Back to School
Where September means more than back to school
By Wickham Boyle
My children went to school for all of their childhoods in the shadow of the World Trade Center. This is not purely metaphor: they did go to school in Tribeca, to the lovely, local public schools and yes, their childhood also ended when the towers came down.
At that point five years ago, they were 13 and 16, wacky, mouthy teenagers about to believe they could do anything by themselves and needed no help from anyone, especially not adults.
This September, my baby, my Henry, now a rangy 6-footer, goes off to college: He is going up to the foothills of the Adirondack Mountains and part of me believes he, at least subliminally, is looking for a break from the post-9/11 buzz that has infused the last five years.
One cannot help but feel the aggressive shadow cast by the World Trade Center: the media blitz, the fights over who will build and what they will build, the tourists who beg directions to a construction site hoping to see souls rising or just capture a feeling. Most of us cannot hear a plane and not jump. We can weather cars backfiring and crowds milling, but I believe there is something sewn to us.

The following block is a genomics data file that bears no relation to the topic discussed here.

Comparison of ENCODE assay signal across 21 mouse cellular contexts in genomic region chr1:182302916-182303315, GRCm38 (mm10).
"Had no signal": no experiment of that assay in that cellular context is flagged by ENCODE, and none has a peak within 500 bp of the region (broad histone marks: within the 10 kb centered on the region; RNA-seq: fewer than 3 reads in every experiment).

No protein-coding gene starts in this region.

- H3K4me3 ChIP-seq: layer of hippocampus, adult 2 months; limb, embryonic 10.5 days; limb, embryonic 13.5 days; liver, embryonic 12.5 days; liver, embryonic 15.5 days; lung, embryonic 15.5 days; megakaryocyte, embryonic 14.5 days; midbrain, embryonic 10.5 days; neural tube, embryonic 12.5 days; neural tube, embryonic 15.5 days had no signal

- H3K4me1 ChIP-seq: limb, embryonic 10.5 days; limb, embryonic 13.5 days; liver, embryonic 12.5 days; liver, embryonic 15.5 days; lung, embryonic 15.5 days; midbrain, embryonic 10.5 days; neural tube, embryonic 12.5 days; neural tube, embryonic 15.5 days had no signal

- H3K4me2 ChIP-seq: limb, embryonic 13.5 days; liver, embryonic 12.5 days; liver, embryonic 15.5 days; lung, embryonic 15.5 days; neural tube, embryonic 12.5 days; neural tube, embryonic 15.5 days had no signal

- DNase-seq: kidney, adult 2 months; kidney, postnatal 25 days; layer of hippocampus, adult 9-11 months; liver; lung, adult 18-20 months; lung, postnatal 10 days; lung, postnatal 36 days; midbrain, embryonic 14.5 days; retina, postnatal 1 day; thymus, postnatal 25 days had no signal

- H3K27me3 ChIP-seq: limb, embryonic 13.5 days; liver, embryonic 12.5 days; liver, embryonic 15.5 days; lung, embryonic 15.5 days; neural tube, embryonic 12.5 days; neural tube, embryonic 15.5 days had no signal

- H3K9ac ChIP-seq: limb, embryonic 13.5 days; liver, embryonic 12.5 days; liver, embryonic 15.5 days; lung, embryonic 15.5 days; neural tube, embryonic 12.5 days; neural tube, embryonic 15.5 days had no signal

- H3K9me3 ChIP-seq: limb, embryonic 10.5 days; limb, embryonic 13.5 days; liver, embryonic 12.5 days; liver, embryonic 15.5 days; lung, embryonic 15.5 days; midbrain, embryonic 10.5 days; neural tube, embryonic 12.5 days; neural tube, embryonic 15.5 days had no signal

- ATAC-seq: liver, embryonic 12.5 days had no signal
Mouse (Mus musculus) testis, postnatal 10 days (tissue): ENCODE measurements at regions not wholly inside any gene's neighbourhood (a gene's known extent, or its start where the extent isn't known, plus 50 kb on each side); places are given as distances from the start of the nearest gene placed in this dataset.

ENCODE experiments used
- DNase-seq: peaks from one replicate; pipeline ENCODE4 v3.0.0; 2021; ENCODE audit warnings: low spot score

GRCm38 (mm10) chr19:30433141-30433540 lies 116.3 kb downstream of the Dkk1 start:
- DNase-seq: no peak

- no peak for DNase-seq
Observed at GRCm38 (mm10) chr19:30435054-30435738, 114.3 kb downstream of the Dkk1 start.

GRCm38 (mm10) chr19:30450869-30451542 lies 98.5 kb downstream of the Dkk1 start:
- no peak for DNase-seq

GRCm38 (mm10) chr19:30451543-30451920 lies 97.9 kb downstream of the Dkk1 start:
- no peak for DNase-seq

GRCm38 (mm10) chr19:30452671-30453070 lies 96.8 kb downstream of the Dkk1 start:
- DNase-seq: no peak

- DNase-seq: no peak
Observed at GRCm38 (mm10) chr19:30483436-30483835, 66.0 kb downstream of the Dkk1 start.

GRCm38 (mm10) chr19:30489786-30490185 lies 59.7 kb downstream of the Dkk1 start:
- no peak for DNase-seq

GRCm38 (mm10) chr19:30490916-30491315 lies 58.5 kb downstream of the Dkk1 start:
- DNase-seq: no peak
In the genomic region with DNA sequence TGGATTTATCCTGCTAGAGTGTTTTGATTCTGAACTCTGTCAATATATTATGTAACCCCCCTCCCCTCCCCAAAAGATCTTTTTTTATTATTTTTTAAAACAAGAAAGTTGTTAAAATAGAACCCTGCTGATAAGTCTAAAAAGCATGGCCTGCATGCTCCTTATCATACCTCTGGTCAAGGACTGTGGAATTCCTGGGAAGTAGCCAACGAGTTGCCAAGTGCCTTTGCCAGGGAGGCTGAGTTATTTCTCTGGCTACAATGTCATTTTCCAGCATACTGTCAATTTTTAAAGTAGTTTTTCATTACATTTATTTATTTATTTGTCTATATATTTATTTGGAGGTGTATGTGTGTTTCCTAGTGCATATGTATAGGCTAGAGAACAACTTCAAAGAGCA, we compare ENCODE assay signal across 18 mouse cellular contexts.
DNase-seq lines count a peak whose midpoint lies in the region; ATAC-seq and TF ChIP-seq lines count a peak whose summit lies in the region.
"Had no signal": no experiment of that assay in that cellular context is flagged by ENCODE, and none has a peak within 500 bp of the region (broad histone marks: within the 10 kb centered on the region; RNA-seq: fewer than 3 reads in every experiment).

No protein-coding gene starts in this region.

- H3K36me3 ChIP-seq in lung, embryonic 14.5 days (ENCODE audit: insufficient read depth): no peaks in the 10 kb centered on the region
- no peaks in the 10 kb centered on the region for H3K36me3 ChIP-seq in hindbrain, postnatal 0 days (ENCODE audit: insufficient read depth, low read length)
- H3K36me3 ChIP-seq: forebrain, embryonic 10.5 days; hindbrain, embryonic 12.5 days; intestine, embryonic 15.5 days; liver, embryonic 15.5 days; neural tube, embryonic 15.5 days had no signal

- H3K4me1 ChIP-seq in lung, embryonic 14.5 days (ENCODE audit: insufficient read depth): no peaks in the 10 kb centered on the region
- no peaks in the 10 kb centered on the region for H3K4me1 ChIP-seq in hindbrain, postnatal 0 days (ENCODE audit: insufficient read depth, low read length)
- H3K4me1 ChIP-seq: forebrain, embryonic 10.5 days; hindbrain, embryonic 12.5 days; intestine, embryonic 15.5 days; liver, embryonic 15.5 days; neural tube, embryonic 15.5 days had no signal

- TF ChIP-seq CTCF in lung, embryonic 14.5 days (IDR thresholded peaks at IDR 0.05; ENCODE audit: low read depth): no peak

As Downtown families who haplessly made it through the harrowing days and months after the calamity of 9/11 and stitched ourselves back together one sloppy knot at a time, we share a terrible knowledge. Most of us, especially the kids, dont want to talk about it. Youth has a wonderful way of tossing things off as mundane, assuming a brave game face and moving forward.
Wherever these Downtown kids go for the rest of their lives, September, especially the 11th, will have a secret significance for them. Will they replay the tapes, their own, not the medias, watching the towers topple to dust, of seeing things too young, things one should never witness, and attempting to find the proper place to file that horror? I am unsure of what was, or is, the best way to assuage and help heal what they saw. And, I apologize if this borders on overly dramatic, but I am unsure, crazily unsure I will ever feel that we did the right thing by our kids afterwards.
Was it right to stay and work? Did I injure our lungs forever? Would it have been better to have transferred to suburban schools? Or would that have taught a flight instinct?
If therapy was proffered and rejected, should it have been insisted upon? Or does that teach anger that parents are bullies? I could list, refute and relist for pages. Such is the mindset I imagine for most parents who lived or still live Downtown in what was the actual shadow of the World Trade Center, now morphed into a symbolic penumbra.
I hope all the kids who trundle or toddle or drive off to new schools will find a sense of academic wonder and discover many things that burn inside them and learn to feed their passions. I trust there is a healing deep enough to inoculate the kids of 9/11 so they grow up and trust that safety is not illusive.